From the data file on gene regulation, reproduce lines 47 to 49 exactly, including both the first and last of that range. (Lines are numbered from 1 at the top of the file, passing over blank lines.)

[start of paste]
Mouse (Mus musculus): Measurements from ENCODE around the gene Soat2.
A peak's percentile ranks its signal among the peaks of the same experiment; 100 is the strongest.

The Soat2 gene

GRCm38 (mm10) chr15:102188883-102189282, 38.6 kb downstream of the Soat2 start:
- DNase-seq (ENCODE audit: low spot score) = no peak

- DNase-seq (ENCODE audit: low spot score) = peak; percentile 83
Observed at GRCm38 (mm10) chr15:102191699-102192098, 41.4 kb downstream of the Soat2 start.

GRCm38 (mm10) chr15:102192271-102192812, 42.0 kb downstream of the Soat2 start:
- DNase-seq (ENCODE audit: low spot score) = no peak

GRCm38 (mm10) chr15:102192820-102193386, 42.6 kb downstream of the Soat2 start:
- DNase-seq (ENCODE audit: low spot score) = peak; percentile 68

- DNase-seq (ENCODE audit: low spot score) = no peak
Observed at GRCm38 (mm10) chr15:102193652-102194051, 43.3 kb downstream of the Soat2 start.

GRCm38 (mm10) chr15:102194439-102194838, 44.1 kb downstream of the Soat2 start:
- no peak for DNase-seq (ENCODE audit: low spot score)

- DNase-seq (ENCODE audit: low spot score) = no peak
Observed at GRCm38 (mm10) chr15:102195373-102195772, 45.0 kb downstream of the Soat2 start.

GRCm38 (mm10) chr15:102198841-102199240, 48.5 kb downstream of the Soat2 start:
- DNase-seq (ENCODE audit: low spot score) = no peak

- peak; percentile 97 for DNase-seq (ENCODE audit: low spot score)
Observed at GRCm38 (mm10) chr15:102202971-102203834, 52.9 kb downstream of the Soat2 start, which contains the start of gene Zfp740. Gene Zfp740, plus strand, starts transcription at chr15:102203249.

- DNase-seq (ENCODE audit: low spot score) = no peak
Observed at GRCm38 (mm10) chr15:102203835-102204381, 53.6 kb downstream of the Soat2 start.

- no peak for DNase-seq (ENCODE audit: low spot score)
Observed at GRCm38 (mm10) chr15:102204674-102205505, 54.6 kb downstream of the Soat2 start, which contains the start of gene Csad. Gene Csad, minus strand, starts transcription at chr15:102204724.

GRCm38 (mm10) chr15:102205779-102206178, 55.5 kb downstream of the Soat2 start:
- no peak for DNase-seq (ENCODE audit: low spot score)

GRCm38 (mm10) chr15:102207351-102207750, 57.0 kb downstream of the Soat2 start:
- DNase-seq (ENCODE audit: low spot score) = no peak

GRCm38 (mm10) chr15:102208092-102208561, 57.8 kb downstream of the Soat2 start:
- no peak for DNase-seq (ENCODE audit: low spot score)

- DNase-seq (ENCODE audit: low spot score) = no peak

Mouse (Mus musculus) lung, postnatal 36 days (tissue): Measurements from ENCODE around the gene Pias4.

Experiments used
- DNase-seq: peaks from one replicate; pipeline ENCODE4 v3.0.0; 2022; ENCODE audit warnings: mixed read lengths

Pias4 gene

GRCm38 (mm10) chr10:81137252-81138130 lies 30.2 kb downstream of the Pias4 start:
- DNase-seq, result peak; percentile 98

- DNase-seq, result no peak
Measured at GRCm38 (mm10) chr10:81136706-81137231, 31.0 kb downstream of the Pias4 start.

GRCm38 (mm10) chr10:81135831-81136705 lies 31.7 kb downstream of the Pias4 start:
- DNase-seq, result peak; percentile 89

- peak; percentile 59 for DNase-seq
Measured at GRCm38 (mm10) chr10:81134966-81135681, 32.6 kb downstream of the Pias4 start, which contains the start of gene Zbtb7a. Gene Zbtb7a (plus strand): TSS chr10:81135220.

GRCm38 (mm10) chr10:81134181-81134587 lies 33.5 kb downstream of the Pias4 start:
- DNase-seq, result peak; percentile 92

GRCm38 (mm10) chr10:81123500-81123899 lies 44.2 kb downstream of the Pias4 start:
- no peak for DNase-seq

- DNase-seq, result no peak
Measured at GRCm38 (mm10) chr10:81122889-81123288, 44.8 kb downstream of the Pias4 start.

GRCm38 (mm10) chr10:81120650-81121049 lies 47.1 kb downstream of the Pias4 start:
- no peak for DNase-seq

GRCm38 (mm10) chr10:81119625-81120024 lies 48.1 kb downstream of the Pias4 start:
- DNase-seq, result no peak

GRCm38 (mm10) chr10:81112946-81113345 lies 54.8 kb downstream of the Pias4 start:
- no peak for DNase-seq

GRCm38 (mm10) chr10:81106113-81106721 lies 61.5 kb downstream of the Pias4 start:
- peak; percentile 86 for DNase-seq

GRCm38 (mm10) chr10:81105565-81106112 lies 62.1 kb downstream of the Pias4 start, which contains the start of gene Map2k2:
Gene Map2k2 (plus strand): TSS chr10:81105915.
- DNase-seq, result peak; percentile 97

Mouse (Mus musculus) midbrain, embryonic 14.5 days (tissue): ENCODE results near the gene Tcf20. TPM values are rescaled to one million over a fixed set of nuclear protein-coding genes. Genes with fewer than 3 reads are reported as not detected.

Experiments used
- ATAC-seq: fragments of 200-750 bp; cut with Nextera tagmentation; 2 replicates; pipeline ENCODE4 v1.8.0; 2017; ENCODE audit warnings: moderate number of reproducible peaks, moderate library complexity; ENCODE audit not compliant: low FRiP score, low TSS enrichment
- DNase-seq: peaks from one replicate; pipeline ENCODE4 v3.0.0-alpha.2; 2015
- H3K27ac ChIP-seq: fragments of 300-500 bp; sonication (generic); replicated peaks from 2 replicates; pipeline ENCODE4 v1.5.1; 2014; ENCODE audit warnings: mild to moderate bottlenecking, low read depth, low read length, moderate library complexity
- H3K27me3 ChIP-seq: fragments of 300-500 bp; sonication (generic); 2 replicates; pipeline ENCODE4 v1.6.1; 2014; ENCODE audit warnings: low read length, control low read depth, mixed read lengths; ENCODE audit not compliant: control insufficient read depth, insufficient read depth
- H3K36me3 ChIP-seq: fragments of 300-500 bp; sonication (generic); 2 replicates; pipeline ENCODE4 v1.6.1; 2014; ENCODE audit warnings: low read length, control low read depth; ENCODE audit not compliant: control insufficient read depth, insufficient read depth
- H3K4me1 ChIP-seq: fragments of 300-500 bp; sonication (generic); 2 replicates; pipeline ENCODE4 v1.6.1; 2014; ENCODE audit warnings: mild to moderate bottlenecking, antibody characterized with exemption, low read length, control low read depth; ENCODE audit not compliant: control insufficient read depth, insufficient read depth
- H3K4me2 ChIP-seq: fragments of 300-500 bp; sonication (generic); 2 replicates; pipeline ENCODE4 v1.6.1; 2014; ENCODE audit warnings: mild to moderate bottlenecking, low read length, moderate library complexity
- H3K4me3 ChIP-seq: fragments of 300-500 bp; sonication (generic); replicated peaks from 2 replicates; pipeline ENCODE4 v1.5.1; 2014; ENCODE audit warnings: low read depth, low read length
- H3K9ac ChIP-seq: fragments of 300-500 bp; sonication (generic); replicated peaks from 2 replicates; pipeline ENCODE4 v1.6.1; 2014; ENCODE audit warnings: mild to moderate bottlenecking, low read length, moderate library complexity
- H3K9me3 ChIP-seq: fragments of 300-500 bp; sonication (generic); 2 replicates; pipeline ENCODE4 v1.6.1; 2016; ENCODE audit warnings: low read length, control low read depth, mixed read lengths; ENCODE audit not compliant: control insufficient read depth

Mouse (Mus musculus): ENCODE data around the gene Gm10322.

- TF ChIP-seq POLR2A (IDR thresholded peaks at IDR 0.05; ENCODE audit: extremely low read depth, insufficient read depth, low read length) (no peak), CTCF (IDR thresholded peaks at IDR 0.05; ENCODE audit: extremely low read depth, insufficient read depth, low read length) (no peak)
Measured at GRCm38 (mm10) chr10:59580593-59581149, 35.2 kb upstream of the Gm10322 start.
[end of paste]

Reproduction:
GRCm38 (mm10) chr10:81123500-81123899 lies 44.2 kb downstream of the Pias4 start:
- no peak for DNase-seq

- DNase-seq, result no peak